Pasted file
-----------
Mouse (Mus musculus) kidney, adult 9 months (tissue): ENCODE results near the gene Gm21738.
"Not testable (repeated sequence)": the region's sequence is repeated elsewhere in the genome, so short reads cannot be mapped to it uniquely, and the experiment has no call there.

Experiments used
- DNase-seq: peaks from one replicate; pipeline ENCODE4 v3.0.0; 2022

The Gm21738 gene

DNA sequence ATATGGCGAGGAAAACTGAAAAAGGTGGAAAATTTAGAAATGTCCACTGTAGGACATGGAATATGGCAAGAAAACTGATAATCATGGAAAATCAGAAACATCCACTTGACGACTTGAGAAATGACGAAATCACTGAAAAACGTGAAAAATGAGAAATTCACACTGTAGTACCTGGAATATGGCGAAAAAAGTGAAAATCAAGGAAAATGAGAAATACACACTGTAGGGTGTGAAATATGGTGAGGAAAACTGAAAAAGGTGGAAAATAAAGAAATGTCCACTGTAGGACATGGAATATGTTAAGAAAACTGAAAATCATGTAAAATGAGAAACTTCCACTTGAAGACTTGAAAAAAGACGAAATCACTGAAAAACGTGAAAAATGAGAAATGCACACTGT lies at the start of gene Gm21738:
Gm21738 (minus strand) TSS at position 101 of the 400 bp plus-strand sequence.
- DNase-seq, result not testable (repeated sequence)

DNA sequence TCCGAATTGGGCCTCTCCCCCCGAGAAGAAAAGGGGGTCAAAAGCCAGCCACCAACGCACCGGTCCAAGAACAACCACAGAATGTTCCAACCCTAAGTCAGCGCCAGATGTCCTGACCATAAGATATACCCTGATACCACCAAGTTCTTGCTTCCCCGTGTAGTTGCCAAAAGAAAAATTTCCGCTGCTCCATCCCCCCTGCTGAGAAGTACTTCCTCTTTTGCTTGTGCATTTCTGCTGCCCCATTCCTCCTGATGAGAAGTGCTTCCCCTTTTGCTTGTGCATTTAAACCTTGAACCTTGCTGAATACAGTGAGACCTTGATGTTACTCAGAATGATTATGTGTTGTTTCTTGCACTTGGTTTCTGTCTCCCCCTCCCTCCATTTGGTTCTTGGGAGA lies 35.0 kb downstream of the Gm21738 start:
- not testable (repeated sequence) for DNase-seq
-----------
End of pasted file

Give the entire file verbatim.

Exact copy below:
Mouse (Mus musculus) kidney, adult 9 months (tissue): ENCODE results near the gene Gm21738.
"Not testable (repeated sequence)": the region's sequence is repeated elsewhere in the genome, so short reads cannot be mapped to it uniquely, and the experiment has no call there.

Experiments used
- DNase-seq: peaks from one replicate; pipeline ENCODE4 v3.0.0; 2022

The Gm21738 gene

DNA sequence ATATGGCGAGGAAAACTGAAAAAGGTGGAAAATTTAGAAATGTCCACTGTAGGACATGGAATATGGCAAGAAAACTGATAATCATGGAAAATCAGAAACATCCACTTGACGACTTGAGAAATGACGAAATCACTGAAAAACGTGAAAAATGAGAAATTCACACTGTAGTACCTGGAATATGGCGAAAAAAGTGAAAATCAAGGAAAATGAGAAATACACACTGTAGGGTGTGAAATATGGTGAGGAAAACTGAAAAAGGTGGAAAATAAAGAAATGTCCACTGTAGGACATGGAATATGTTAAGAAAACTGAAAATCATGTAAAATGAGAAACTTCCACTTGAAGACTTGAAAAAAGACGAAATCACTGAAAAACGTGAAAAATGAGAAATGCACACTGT lies at the start of gene Gm21738:
Gm21738 (minus strand) TSS at position 101 of the 400 bp plus-strand sequence.
- DNase-seq, result not testable (repeated sequence)

DNA sequence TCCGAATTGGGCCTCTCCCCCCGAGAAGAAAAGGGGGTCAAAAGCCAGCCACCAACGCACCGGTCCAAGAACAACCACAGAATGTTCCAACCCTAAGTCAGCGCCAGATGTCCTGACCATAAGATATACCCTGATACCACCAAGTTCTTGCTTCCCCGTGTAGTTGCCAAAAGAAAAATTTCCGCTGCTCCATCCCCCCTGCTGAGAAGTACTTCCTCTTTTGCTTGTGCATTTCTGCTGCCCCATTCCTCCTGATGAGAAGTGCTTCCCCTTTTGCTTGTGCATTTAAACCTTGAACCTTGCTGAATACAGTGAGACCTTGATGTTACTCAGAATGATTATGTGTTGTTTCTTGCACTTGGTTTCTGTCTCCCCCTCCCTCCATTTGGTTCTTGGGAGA lies 35.0 kb downstream of the Gm21738 start:
- not testable (repeated sequence) for DNase-seq